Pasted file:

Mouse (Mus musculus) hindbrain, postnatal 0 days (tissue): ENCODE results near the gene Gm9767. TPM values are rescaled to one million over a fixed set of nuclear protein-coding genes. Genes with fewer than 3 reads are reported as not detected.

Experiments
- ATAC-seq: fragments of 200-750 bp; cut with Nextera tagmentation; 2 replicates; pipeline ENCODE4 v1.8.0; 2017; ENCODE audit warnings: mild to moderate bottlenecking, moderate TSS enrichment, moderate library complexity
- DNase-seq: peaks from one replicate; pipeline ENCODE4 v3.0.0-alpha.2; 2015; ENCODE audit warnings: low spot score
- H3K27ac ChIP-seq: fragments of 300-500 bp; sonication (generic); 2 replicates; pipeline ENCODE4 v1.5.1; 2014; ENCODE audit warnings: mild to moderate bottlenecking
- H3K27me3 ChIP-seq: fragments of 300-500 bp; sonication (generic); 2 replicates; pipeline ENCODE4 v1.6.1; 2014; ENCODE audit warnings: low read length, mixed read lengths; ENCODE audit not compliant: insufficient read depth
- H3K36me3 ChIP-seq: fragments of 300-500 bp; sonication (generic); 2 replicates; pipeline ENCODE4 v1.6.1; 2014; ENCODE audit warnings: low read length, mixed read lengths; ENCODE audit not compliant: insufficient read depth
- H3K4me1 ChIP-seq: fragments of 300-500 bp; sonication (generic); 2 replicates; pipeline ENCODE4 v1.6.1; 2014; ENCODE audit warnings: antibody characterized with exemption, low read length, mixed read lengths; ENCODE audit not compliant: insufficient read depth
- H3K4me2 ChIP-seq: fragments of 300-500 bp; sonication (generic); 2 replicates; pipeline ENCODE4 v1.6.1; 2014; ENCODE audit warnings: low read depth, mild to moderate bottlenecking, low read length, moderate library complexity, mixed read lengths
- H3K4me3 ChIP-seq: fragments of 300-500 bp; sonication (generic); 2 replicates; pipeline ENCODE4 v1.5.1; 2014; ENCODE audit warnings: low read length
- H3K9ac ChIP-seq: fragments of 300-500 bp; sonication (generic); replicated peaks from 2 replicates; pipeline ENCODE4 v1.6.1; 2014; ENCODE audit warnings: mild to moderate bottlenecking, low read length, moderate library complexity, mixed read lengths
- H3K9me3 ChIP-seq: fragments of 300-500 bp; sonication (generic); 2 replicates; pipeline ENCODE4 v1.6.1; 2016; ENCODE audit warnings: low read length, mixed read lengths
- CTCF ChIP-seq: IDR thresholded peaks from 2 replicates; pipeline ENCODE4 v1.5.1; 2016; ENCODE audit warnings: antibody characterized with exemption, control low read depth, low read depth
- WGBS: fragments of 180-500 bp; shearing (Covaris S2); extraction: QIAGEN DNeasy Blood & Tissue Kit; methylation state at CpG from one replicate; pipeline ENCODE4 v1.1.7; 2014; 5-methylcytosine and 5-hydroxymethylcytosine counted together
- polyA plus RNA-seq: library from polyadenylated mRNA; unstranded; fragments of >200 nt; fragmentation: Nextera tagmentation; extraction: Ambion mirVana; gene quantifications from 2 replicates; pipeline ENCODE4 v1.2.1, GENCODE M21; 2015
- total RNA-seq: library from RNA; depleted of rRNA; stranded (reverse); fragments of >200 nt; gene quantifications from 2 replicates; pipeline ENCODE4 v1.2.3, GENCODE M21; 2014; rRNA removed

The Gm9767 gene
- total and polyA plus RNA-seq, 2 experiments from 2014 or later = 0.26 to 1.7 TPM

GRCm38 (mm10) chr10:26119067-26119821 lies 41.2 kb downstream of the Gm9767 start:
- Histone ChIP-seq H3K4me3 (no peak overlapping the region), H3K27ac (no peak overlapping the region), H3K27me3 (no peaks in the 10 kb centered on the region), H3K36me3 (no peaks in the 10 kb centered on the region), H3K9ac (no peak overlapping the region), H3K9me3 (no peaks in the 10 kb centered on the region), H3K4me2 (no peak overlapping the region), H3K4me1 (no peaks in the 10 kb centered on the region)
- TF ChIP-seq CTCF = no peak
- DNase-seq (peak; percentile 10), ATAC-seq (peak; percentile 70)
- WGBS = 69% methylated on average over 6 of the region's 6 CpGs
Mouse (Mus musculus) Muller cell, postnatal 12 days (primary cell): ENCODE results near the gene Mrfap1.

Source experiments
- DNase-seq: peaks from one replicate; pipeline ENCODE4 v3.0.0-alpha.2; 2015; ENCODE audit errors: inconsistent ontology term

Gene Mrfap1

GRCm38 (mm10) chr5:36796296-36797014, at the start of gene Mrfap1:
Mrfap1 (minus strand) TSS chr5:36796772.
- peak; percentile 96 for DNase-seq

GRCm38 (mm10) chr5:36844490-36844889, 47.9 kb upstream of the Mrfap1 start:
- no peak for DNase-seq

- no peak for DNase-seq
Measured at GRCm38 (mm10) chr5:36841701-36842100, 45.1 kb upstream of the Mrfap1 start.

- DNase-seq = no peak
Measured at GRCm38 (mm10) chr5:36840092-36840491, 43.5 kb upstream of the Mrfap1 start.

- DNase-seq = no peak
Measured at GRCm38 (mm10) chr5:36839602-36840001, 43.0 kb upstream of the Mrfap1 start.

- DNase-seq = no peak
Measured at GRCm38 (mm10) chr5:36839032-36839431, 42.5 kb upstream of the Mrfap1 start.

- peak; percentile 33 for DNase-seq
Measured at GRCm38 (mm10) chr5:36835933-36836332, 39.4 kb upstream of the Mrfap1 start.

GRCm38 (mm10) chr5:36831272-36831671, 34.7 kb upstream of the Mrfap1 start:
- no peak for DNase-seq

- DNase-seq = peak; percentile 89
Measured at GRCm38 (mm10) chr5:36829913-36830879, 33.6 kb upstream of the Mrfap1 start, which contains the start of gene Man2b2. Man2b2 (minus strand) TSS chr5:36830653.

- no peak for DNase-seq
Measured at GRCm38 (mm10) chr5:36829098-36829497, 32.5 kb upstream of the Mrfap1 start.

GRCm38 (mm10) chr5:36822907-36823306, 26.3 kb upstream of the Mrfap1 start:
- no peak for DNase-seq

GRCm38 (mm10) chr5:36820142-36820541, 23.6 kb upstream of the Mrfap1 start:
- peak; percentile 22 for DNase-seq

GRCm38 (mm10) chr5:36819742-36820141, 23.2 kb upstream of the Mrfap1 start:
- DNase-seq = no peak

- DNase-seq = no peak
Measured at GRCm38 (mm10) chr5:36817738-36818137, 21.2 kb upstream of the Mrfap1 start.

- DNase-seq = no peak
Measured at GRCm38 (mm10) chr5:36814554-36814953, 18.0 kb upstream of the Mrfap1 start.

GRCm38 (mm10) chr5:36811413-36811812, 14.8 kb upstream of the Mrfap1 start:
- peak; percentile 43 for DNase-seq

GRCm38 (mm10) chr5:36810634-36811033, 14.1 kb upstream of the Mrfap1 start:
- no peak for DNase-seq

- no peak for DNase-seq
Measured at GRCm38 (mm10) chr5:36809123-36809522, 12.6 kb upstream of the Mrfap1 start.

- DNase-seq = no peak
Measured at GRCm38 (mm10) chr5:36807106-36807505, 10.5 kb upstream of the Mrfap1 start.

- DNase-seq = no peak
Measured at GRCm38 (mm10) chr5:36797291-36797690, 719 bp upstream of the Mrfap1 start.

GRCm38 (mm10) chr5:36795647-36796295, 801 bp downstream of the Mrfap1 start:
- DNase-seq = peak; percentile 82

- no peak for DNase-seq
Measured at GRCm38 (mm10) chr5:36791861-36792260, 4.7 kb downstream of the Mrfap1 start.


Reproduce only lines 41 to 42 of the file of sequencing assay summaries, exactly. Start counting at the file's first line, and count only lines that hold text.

- peak; percentile 33 for DNase-seq
Measured at GRCm38 (mm10) chr5:36835933-36836332, 39.4 kb upstream of the Mrfap1 start.